I’m watching the Donald Trump phenomena happen with fear. I’ve given Donald my own rapper name, D. Tea Rump, because from a tiny rump of the very angry and very right wing Tea Party faction within the Republican Party, he’s leveraged bully tactics, angry right wing rhetoric, impossible policy and his high profile persona to close in on victory.
Tea Rump now threatens to become the nominee for all Republicans, and Tea Rump might actually become President of the most powerful country in the world. World leaders and average citizen are shaking their heads. What started as a joke website, started by a DJ on local radio, inviting refugees from Trump to move to Cape Breton Island has over 800,000 hits and has hit CNN. Crazy stuff is a happening just over the border because the majority is too silent.
Democracy today addresses the needs of only passionately committed and unafraid citizens. Modern political structures, major media outlets and even social media groups isolate all sides of any issues into opposing groups of like minded people. The middle of the road citizens, often called the silent majority, just want peace and good government until the next election and because of their silence aren’t important to politics any more.
What small percentage of people will allow lawn signs to show their colours during an election? Getting visibly involved or speaking publicly on any issue carries the risk of judgement, especially by circles of friends you travel in. I saw brilliant advice on a sign in the parking lot at a golf course in Alberta: “Please leave your cell phones and politics in the trunk of your car”.
Governments today spend all of their time and energy battling and answering to those who oppose; the other side is always wrong and all the noise generated is negative. There’s little time left for socializing with and understanding the needs of the silent majority and the opposition. In that environment, silence feels peaceful and safe, until the agenda gets pulled too far to one side.
Social media, including Blogs and FaceBook pages are not the answer as they divide and attract comments and dialogue from only the like minded, committed, self-interested, strongly opinionated and those who lack any fear of judgement. Social media sites are hard work to control, clearly they’re public places and subject to all available legal recourse should they slander, defame or promote hatred.
I don’t remember the author, but I once read a fearsome analysis and prediction that US democracy could only last 200 years. The US was formed in 1776, so the best before date expired in 1976. Political power is in the hands of the money, the money is more and more concentrated and the average voice just can’t be heard. Doesn’t that sound like a Bernie Sanders speech? Bernie’s got great ideas, but he’s always been an oppositional politician and I don’t think the US would elect him if he actually gets nominated.
Since the McCarthy era, the vast majority of Americans don’t really even understand the differences between social democracy, socialism and communism. The money is happy having everyone pay their own way, because they themselves can. Democracy should involve a collective willingness to charity towards the disadvantaged and good democracy helps without judging the cause of that disadvantage. Money runs both sides of every democratic political structure, and money often sets policy that barely tolerates the average citizen.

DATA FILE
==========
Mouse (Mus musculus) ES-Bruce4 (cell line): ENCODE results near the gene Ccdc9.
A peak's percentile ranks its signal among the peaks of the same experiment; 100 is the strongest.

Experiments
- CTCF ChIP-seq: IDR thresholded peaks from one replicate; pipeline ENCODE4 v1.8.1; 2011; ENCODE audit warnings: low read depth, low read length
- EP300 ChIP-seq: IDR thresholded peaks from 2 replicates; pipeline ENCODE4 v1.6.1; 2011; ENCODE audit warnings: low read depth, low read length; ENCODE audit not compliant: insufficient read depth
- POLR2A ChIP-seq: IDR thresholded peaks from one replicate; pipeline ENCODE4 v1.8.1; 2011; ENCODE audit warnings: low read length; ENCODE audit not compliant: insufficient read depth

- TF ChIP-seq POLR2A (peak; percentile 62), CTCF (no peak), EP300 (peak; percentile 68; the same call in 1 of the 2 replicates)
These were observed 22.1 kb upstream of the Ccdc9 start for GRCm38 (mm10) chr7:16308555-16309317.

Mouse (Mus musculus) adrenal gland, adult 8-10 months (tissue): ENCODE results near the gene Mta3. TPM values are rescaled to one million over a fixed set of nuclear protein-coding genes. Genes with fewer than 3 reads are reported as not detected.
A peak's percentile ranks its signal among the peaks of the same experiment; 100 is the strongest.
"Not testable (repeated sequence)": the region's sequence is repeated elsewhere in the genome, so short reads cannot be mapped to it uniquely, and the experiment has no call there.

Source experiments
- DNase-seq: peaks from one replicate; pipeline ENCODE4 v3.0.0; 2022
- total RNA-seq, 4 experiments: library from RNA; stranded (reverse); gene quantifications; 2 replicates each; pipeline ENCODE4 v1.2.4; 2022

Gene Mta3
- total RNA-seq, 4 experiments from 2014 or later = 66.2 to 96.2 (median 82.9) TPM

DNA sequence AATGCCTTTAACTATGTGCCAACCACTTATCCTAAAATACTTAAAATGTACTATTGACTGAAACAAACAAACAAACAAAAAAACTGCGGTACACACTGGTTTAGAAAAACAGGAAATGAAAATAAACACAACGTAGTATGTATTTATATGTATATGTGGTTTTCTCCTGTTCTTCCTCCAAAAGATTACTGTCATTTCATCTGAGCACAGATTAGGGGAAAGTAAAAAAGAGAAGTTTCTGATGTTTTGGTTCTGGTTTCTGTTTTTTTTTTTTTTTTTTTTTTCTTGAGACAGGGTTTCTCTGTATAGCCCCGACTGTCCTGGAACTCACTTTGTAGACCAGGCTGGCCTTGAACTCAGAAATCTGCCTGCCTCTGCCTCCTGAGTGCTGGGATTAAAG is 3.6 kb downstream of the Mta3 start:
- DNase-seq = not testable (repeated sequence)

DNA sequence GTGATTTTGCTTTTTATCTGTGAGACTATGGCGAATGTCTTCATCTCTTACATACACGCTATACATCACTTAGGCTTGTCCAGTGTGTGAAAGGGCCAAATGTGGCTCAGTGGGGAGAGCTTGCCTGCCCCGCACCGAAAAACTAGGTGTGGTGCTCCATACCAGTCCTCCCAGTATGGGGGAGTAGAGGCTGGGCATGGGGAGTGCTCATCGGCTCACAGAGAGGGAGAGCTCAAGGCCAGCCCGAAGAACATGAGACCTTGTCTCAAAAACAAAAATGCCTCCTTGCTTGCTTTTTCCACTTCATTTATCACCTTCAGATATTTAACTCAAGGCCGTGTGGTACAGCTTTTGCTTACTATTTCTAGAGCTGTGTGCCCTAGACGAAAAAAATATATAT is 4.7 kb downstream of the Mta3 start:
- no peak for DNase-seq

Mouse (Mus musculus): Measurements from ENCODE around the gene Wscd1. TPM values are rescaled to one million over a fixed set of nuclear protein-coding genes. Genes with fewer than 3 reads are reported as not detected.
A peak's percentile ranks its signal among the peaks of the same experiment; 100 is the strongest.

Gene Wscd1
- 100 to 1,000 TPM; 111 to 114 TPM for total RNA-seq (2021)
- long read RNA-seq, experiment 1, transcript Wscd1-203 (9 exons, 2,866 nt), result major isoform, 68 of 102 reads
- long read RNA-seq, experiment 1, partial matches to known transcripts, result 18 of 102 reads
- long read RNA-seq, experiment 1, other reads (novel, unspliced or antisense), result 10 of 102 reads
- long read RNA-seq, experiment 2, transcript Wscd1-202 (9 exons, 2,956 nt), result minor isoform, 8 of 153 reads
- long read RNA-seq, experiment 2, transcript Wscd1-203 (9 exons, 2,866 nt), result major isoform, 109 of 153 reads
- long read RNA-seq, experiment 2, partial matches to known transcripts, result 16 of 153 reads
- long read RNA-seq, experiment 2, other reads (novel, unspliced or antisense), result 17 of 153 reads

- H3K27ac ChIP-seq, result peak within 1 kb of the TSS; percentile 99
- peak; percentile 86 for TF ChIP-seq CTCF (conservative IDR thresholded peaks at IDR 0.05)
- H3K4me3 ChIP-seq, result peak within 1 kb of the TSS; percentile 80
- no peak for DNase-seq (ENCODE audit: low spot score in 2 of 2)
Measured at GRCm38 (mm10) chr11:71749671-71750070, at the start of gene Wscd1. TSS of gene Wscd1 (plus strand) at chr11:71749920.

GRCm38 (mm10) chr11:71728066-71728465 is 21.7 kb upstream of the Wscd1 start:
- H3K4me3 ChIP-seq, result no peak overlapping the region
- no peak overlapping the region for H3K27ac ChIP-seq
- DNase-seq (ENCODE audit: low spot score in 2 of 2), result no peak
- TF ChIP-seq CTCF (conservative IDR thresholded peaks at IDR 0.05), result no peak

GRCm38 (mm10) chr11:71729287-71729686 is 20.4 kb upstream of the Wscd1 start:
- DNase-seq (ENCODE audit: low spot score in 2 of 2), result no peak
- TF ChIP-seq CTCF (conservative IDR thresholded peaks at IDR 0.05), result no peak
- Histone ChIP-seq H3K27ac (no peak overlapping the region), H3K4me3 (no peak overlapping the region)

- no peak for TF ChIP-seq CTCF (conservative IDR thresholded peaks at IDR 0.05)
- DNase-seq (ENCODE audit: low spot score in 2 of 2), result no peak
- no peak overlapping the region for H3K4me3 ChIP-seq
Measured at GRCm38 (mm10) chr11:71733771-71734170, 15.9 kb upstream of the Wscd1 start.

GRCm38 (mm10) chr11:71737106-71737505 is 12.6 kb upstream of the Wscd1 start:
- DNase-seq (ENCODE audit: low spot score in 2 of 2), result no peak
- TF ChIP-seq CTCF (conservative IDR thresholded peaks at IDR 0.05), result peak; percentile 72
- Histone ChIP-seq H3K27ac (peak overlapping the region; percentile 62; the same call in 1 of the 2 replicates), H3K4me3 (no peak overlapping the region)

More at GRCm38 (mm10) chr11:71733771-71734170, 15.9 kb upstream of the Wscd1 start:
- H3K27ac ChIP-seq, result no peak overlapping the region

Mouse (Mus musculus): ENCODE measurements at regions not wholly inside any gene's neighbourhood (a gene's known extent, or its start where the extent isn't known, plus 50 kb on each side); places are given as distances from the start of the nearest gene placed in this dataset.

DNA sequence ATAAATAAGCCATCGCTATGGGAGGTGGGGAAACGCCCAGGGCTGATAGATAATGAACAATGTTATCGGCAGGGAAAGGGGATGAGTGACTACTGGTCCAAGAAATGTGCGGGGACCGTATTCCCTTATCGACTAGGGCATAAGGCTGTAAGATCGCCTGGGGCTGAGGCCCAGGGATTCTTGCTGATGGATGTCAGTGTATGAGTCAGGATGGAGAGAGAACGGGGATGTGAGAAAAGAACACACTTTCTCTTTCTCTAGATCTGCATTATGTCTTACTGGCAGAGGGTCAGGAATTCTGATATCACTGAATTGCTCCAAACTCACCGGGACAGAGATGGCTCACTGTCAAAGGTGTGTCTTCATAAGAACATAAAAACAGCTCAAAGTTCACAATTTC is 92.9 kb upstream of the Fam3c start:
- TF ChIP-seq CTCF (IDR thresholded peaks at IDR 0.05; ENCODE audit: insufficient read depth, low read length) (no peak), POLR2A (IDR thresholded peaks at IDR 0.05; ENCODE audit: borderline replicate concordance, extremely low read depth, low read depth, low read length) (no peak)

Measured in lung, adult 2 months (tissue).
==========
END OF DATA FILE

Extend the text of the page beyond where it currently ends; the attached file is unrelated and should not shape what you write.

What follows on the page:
I’ve spent years casually pondering the challenges of modern democracy, and for a time I thought the internet and social media might give a better voice to the silent majority. Instead I think the deafening noise of mass media and social media have driven the silent majority further from view and being heard. I’m convinced the revolution we need is involvement replacing silence.
How can an average citizen actually contribute to the public discussion without being visible? Start small and do something is my best advice. I’m not exactly known as silent, but once was, so I know the process to begin to be heard.
Not every day for me is political, it’s more like a hobby where I try to make some time each week. Lunch at my desk is often a productive time for my personal interests; yesterday I spent probably 30-45 minutes on the following:
I quietly sent two emails to our Member of Parliament on issues that I’m passionate about and that I don’t care to discuss on social media or this blog. I sent a couple of calm constructive emails to our Mayor and Town Council with suggestions that I won’t discuss publicly, so that they may have a chance to quietly consider my points and act if they see benefit. If they don’t act, I won’t take it personally because I can’t understand the totality of the community needs and resources as they can.
I also interacted, out of public sight, with number of people that I know to be committed to our town and who are on several sides of several issues I’m interested in. Mutual respect is a key element to those relationships and often hard to build.
For mental sport, I participate in a very small and very passionate political discussion group, not with like minded people, but a group with mutual respect and a full spectrum of political stripes. We get angry with each other’s points out of public sight and slowly we come towards a common vision closer to the center on many points.
I hope more people choose to get involved at every level of democracy; the silent majority must start speaking in a calm constructive voice. Just do something, please.